Frequently Asked Questions

FAQs

Here you'll find answers to common questions our clients ask. Start by selecting one of the links below. If you don’t see what you need – call or contact us online.
  1. What type of products and services do you provide?
  2. How do I go about getting an estimate from you?
  3. Tips on file format setups for design
  4. Tips on how to save your design files
  5. At what resolution should I save my photos and graphics?
  6. What paperweight/coating should I pick?
  7. What is a proof and why is it important that I look at it?
  8. What is the Pantone Matching System?
  9. Why do the printed colors look different from the colors on my screen?
  10. Is white considered a printing color?
  11. What file format should I use when submitting my electronic document for printing?
  12. Once I submit the documents, how long will it take to finish my job?
  1. Good question! We are a full service shop and offer a wide range of products and services. To see a full listing and description of what we can offer you, check out the Products & Services area in the Customer Service Section of our website.

  2. Well, since you are here, we would suggest you use our online estimate request form. Otherwise, the best way to ensure that we get all the information necessary to do an accurate quote is to either give us a call or send an email with your files to talk with one of our customer service representatives.

  3. Tips on file format setups for design

    If you have a design but wish to have our designers edit, typeset, or pull bleeds, when sending your files taking these steps beforehand will help out our designers and allow the job to be completed in a timely manner. Most layout programs have collecting or packaging functions that will automatically collect your document, fonts, all art including and a report. When possible, it is recommended to use these functions because without any or all of these elements we may be unable to print or edit your job.

    • Enclose all screen fonts and printer fonts
    • Include all placed images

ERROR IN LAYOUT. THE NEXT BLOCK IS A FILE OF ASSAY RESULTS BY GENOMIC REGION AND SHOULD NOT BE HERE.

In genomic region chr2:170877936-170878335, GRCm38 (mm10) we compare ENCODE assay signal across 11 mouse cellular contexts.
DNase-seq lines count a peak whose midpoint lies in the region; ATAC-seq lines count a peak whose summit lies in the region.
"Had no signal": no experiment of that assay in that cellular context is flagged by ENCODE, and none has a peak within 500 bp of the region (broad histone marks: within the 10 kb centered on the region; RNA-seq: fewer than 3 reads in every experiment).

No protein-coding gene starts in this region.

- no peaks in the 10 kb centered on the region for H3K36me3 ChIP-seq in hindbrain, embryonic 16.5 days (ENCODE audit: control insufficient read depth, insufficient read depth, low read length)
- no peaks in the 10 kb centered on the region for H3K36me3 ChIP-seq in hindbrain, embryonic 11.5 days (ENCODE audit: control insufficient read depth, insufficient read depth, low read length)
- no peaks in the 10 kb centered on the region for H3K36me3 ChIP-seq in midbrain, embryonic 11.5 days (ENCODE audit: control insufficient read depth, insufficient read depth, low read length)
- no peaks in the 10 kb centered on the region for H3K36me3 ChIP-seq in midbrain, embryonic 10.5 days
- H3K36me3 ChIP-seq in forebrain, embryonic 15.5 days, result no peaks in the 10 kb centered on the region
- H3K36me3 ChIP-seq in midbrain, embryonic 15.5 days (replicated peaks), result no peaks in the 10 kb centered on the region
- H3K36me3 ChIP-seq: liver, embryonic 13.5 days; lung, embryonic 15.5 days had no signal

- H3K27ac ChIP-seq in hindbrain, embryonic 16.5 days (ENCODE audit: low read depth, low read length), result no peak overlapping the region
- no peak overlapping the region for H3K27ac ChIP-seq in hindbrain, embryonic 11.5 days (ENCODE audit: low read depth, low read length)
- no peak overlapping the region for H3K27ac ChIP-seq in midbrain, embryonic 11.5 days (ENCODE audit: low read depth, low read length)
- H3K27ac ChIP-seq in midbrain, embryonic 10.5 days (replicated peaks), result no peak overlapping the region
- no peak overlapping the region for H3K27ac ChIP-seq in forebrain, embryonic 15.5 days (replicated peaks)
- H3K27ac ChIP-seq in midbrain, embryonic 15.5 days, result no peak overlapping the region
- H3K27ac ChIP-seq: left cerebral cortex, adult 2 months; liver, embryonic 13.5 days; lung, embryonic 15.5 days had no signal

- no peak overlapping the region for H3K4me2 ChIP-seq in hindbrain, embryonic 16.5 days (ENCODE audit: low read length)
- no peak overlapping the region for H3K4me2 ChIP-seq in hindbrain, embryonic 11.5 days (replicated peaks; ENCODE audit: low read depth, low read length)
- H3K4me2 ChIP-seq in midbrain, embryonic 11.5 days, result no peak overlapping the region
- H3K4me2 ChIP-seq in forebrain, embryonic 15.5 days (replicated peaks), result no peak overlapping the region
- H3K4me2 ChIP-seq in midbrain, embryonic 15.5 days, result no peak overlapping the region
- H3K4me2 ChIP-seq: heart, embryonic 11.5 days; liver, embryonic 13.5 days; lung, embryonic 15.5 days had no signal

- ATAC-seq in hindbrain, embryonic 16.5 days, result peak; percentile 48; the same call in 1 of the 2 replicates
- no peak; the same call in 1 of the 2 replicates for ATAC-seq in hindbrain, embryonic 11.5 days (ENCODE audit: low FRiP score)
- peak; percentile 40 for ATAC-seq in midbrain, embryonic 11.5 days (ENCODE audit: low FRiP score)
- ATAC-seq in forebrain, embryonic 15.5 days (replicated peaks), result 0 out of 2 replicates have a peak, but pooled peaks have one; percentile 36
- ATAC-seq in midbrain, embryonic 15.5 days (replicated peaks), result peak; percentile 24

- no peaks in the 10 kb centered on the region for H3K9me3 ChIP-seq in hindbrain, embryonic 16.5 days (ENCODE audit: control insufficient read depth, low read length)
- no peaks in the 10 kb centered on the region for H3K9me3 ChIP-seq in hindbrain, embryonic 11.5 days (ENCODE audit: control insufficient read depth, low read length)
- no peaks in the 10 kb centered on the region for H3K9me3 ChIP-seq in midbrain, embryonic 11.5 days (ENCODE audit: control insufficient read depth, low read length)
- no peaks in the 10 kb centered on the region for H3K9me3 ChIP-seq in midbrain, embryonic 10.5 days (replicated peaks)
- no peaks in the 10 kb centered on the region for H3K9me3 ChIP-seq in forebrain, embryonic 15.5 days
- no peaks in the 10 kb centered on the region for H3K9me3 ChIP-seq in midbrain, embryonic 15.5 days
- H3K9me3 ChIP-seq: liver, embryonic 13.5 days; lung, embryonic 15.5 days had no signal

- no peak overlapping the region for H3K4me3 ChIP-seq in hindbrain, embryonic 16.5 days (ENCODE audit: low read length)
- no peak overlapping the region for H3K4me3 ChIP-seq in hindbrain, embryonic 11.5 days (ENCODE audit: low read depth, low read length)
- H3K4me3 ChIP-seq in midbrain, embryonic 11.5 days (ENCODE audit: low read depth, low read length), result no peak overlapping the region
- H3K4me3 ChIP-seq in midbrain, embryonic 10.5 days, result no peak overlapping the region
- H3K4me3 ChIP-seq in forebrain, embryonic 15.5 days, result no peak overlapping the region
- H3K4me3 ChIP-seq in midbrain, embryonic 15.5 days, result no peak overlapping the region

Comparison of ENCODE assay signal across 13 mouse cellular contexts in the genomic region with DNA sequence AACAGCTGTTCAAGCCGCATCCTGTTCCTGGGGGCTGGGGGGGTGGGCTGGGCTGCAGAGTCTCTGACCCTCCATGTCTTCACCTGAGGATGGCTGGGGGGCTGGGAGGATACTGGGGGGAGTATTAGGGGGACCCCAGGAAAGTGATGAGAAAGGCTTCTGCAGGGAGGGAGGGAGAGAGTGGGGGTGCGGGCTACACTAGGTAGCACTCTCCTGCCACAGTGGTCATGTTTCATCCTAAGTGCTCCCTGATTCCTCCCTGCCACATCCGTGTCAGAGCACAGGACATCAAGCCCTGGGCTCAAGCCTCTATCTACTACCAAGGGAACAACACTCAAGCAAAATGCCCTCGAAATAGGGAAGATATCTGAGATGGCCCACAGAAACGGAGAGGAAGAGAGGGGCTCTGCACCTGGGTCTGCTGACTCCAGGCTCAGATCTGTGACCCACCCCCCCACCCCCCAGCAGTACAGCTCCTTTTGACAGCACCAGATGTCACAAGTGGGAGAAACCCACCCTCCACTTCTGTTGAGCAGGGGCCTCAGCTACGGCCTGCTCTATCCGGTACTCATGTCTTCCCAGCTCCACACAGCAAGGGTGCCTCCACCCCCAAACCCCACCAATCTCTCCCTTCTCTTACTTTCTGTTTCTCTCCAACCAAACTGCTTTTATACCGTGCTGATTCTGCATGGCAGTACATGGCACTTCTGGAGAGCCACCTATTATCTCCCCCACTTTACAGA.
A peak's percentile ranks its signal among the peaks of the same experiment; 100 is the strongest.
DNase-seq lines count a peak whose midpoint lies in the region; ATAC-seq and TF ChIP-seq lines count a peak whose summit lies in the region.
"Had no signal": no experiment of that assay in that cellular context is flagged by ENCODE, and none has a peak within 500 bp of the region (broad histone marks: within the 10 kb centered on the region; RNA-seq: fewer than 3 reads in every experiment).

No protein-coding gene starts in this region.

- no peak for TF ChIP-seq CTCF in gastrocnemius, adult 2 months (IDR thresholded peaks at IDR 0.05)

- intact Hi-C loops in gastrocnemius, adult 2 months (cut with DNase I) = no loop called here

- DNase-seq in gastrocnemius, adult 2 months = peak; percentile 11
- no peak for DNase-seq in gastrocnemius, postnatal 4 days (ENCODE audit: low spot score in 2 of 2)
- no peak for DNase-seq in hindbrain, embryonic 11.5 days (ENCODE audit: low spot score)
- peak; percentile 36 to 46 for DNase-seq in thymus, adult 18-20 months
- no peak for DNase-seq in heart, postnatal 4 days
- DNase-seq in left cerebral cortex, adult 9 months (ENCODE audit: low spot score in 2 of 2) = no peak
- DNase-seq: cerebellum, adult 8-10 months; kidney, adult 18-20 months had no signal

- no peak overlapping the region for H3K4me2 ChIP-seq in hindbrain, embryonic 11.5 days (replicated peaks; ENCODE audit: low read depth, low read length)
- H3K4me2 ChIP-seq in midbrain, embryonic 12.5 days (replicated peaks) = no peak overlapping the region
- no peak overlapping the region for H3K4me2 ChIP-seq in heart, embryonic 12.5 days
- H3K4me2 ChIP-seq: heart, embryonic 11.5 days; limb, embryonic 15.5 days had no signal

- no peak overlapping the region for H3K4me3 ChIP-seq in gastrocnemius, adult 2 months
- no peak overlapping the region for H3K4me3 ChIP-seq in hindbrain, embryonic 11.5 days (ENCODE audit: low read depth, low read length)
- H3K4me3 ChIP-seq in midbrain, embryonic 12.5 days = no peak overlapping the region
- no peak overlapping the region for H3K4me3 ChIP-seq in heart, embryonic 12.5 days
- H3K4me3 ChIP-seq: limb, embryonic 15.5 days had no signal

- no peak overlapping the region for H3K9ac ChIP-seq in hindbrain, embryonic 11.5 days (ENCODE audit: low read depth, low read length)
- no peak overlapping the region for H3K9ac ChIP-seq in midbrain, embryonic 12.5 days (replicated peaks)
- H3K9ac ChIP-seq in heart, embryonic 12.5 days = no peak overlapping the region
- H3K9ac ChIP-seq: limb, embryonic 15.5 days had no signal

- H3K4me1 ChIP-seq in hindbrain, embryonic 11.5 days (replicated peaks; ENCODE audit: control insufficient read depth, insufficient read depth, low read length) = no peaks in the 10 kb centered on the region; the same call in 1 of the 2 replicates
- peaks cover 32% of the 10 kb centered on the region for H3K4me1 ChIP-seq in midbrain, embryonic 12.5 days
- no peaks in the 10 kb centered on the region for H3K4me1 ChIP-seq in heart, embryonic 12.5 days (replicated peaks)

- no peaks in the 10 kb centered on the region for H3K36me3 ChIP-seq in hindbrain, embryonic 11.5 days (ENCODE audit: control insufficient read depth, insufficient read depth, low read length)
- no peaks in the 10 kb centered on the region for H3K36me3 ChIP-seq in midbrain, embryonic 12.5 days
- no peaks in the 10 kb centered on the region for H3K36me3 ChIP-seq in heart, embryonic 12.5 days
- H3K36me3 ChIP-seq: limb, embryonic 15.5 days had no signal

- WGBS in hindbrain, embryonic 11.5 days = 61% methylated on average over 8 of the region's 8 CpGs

• Make sure your files are set with proper bleed, trim and safety areas if our designers are not pulling bleeds for you

    BLEED: All art trimming off the edge MUST be pulled out 1/8” beyond the trim line
    TRIM MARKS: This is the guideline where the card will be cut
    SAFETY BOX: All art and text being placed within this safety area will assure that nothing will be trimmed off during the cutting process. A 1/4” guide in from the trim lines/edge of your artwork should work fine.

  4. Tips on how to save your design files

    Make them print ready and acceptable for us to print.

    ADOBE Illustrator/Photoshop/InDesign:
    For your Adobe products, most of these come with the option to either save your file as a .pdf or to export it. Please make sure that when initially setting a file up for full bleed (colors all the way to the edge of the print), you size your files to the exact dimensions you wish to print them at and mark .125" under the bleed margins. This will put a red box around your canvas, pull your colors all the way to the edge of the red box. When saving your file as a PDF got to Save as > Marks and Bleeds > Check mark the box that says Use Document Bleed settings and the box that says Trim Marks.

    *If you have already saved your file before putting in bleeds, you will need to make a new file with the bleed settings put in and then copy and paste your work over to this one in order to pull the bleeds to the red box.

    COREL DRAW:
    Saving your Corel Draw file as an Adobe Illustrator EPS
    • Embed all Images
    • Convert all your text/copy to outline fonts
    • Export as Illustrator EPS

    FREEHAND:
    • Embed all Images
    • Convert all your text/copy to paths
    • Export as Illustrator EPS or PDF

    PAGEMAKER:
    Saving your PageMaker file as an EPS
    • Embed all Images
    • Convert all your text/copy to outline fonts
    • Export your file as an EPS using the below settings:
    Postscript Level 2
    CMYK Mode
    TIFF format and
    Binary

    PUBLISHER:
    You will need to have the full version of Adobe Acrobat PDF. If you don’t please download and use our Adobe Job Ready Program. If you do have the full version of Adobe Acrobat PDF please follow the steps below.
    Under File, Print, select Adobe PDF writer
    Under Properties select Press Quality and Save your PDF